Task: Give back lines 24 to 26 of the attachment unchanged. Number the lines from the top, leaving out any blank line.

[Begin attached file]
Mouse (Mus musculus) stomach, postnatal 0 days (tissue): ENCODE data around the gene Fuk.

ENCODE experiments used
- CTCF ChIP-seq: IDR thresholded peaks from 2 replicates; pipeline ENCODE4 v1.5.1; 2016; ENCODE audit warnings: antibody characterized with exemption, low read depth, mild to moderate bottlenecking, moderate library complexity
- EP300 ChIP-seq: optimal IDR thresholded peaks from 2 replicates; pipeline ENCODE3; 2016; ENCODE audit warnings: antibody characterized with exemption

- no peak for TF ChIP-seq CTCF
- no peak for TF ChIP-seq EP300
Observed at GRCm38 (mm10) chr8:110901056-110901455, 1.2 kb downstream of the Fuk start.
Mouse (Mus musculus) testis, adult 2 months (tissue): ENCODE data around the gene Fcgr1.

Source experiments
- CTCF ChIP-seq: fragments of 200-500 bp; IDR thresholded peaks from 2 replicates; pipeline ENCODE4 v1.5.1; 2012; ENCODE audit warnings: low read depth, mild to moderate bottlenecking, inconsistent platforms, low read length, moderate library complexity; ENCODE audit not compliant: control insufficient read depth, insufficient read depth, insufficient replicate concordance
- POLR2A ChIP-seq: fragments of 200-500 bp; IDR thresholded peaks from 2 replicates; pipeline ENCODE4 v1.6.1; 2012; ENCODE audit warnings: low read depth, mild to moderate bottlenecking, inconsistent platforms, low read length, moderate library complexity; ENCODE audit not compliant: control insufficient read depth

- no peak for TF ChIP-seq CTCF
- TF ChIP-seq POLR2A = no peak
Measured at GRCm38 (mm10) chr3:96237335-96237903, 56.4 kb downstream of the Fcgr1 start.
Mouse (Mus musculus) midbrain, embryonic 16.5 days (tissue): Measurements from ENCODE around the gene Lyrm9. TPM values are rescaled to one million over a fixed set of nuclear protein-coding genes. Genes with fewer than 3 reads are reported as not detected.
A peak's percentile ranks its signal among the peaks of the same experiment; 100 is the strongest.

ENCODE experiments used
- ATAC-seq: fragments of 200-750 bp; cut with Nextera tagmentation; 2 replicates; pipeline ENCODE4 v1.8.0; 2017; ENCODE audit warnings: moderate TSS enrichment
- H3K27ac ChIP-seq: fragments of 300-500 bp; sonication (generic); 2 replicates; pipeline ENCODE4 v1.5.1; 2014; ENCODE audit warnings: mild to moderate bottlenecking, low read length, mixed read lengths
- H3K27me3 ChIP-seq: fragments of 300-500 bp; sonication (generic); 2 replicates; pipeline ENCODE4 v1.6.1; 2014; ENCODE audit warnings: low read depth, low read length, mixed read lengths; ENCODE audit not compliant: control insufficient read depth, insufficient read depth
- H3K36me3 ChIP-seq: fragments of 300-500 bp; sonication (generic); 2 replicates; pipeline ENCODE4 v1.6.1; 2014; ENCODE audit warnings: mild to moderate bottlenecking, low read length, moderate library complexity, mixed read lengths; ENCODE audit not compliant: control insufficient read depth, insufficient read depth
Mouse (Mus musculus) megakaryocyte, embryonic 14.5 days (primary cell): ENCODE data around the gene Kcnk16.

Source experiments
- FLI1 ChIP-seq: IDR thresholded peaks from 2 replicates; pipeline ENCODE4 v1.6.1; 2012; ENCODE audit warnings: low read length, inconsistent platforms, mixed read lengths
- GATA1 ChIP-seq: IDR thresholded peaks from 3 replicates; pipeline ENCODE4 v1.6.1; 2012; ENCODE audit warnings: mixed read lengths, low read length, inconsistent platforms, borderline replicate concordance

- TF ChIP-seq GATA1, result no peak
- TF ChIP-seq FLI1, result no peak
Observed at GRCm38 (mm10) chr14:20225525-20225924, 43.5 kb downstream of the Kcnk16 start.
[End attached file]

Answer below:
- FLI1 ChIP-seq: IDR thresholded peaks from 2 replicates; pipeline ENCODE4 v1.6.1; 2012; ENCODE audit warnings: low read length, inconsistent platforms, mixed read lengths
- GATA1 ChIP-seq: IDR thresholded peaks from 3 replicates; pipeline ENCODE4 v1.6.1; 2012; ENCODE audit warnings: mixed read lengths, low read length, inconsistent platforms, borderline replicate concordance

- TF ChIP-seq GATA1, result no peak